Saturday, October 6, 2012

Ceviche, Cigars, and Bikes: Nighttime in Tijuana

We made it to our hotel in Tijuana with daylight to spare, even after getting lost in the suburbs of town. After cleaning up, we went downstairs to grab a bite to eat in the hotel's "diner".

It turned out that the diner was in fact a small, classy restaurant with a wildly ambitious chef. We tried ceviche for the first time, and were blown away by the dish they delivered. Natalie had Steak Tampiqueños, and I had a very nice steak with pepper sauce and steamed vegetables. To top it off, Natalie had an amazingly good margarita with a very heavy pour of good tequila, and I had a very nice gin & tonic. It was quite probably the best meal we've had the whole trip, and that includes the dinner at LAVO in Las Vegas that cost twice as much. During the whole meal we kept the waiters amused by how intently we were watching a local Mexico League soccer game on one TV, while ignoring the NFL game on the other.

After dinner we decided to risk venturing out onto Revolucion Street, the local night life area. It turned out that we were some of the only gringos I could see, with the rest of the street packed with locals. We walked about a mile, just people-watching, and I got to fulfill a promise I made to myself in Seattle: If I made it this far, to smoke a cigar in Tijuana. I didn't even finish half of it. I guess I'm not much of a smoker...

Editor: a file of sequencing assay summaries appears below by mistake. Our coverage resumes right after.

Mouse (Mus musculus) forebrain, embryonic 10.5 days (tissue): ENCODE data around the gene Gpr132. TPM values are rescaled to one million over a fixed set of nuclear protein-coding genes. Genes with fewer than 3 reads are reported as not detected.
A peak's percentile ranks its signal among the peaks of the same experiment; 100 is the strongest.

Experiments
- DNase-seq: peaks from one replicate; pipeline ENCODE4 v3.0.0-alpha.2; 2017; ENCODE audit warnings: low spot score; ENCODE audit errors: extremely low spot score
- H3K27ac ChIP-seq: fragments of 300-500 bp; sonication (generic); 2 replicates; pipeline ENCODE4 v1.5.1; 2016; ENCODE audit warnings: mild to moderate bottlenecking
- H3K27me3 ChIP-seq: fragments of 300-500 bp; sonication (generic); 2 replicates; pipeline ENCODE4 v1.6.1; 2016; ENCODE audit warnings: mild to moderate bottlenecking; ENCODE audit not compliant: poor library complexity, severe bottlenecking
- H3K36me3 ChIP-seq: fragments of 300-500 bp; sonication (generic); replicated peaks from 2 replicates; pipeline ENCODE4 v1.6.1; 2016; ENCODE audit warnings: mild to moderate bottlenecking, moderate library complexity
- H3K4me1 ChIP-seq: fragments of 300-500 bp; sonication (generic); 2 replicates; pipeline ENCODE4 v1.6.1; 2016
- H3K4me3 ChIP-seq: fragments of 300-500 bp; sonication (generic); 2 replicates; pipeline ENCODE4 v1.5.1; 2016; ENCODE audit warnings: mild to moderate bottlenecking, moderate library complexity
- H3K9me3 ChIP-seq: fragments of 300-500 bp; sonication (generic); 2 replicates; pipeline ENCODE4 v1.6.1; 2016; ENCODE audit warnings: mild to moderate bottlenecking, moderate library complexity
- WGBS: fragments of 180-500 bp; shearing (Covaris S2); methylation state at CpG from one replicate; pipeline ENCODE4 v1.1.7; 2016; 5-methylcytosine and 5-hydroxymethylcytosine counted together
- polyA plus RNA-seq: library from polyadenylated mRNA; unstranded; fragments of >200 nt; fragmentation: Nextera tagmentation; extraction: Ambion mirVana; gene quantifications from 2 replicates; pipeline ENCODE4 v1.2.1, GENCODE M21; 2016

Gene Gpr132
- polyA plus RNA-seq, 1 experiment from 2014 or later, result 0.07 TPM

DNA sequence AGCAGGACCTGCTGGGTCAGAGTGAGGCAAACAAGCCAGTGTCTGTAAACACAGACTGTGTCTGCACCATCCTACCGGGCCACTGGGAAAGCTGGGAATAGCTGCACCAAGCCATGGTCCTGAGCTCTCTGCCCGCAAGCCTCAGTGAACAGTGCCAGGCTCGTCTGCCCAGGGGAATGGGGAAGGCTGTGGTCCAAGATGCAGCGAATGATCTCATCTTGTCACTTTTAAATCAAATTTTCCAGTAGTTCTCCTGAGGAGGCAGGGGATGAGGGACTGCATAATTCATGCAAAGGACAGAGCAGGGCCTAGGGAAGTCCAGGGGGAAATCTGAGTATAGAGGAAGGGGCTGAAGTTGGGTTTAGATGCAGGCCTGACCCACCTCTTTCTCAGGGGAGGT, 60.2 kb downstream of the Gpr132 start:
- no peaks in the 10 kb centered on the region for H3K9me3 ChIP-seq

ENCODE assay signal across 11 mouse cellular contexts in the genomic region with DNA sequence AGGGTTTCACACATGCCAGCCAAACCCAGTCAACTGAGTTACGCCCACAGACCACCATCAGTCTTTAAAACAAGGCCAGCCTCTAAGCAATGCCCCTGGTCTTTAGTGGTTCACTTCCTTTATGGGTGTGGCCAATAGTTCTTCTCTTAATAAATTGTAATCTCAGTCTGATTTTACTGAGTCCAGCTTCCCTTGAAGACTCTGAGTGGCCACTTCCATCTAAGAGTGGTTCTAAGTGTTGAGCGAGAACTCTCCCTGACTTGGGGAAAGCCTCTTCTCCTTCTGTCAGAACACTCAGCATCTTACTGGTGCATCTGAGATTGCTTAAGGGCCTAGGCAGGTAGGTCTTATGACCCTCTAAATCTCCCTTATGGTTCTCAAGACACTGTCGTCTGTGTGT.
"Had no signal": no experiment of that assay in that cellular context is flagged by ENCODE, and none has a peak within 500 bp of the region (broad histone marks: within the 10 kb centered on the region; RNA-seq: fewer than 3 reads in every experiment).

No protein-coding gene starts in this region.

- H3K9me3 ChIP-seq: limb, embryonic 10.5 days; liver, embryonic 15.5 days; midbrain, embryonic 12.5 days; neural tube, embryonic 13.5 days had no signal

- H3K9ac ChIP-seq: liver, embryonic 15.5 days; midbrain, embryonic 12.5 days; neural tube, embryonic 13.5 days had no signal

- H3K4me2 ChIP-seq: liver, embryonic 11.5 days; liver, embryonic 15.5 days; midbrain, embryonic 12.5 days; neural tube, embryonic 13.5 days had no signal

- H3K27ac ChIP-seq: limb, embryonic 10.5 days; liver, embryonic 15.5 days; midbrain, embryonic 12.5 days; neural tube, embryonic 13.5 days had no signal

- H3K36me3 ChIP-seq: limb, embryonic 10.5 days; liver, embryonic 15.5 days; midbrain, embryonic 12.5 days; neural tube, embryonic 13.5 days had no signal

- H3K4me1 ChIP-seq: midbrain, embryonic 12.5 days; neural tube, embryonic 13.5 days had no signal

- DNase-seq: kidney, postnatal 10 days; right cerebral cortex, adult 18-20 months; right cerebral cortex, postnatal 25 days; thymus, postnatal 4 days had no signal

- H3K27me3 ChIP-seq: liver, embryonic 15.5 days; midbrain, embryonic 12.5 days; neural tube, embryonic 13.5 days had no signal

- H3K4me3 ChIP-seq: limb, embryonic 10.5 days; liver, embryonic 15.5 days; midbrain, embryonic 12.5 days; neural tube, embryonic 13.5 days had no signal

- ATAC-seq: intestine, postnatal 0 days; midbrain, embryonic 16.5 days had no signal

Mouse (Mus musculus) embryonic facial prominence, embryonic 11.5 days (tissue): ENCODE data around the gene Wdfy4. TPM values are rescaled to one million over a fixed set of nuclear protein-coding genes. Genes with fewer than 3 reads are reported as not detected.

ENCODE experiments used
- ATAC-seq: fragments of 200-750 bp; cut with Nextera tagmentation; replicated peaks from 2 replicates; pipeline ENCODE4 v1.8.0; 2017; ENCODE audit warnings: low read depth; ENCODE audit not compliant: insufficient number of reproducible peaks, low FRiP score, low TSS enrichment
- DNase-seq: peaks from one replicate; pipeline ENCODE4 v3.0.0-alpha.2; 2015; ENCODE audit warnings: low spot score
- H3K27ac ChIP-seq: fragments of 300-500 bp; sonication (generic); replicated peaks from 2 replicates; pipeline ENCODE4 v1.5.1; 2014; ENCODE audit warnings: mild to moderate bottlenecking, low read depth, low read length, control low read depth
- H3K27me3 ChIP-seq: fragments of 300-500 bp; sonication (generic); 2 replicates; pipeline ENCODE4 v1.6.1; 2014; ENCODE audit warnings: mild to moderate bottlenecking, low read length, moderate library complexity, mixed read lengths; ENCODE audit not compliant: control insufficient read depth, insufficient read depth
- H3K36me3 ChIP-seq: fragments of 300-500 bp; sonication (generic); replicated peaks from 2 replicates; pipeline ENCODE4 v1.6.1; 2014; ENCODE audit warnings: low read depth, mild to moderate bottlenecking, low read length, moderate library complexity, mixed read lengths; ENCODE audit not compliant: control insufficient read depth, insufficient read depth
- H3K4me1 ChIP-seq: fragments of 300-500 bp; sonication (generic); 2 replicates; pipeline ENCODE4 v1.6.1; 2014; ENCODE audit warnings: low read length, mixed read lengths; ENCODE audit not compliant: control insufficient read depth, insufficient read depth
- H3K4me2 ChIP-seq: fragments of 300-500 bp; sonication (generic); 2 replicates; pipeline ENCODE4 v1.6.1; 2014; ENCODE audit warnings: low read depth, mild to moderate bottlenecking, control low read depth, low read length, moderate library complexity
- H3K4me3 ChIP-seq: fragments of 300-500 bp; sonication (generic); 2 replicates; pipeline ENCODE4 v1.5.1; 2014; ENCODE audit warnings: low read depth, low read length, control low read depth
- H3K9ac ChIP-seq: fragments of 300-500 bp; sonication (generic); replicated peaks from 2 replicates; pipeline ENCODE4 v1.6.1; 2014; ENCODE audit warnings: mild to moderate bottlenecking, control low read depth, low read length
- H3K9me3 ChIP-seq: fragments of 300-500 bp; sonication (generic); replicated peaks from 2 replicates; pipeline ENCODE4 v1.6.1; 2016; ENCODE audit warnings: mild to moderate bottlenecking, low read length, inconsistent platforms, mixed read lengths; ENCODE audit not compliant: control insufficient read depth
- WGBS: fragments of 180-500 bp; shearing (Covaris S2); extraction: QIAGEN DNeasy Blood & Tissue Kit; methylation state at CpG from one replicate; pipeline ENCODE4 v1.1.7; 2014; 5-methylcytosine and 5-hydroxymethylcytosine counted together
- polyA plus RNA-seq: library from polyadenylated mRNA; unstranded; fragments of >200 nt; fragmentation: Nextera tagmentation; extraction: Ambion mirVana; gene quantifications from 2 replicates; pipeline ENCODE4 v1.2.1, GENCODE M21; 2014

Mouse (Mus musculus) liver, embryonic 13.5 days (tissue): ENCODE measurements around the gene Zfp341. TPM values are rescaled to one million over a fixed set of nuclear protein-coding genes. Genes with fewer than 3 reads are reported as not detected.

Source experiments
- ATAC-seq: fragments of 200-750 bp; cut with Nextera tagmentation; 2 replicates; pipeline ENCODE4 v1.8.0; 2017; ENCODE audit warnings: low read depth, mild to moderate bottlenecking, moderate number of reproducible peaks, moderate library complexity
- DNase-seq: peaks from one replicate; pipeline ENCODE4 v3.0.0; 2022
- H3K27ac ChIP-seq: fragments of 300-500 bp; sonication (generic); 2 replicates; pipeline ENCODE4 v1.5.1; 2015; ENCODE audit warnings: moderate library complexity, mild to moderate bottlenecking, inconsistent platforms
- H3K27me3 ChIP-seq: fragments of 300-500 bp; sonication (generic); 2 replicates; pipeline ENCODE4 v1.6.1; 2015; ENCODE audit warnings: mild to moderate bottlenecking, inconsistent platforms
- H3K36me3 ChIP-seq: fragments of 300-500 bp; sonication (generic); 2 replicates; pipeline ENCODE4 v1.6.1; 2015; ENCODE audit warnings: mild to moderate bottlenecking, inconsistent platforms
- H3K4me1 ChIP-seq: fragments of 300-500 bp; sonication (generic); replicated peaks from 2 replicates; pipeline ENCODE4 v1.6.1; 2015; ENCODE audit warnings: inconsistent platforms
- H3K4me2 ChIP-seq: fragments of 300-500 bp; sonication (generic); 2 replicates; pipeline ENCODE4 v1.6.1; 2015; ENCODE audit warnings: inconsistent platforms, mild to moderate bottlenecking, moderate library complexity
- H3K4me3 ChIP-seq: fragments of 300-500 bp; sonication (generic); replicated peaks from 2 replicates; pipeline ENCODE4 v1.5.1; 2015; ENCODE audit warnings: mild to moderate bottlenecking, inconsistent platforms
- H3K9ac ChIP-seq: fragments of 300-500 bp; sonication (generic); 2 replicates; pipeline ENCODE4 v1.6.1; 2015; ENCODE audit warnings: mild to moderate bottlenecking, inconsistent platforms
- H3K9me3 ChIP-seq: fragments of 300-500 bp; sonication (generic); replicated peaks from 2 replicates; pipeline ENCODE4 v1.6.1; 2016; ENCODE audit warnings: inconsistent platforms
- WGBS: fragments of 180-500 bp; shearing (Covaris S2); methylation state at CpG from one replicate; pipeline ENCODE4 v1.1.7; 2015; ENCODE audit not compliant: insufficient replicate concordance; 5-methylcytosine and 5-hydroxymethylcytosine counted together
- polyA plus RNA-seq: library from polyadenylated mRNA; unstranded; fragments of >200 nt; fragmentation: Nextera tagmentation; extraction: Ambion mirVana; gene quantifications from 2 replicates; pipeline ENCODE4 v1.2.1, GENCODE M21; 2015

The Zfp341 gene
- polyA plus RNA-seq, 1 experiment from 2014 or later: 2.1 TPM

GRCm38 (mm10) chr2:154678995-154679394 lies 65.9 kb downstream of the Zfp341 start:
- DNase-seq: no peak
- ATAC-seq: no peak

As we headed back to the hotel, we noticed a bunch of motorcycles parked on the sidewalk in front of El Fronton Palacio, the local jai alai stadium. How could we resist checking them out? We ended up chatting with the the members of one of the local Tijuana motorcycle crews about bikes, our trip, and the merits of this bike or that. They were nice guys, with a few really unique bike builds!

We're back in our room now, munching on Mexican candy from the corner Oxxo and chilling out. I know that Tijuana has its problems, but from what I saw, it also has a great night life, amazing food, and some pretty cool locals.

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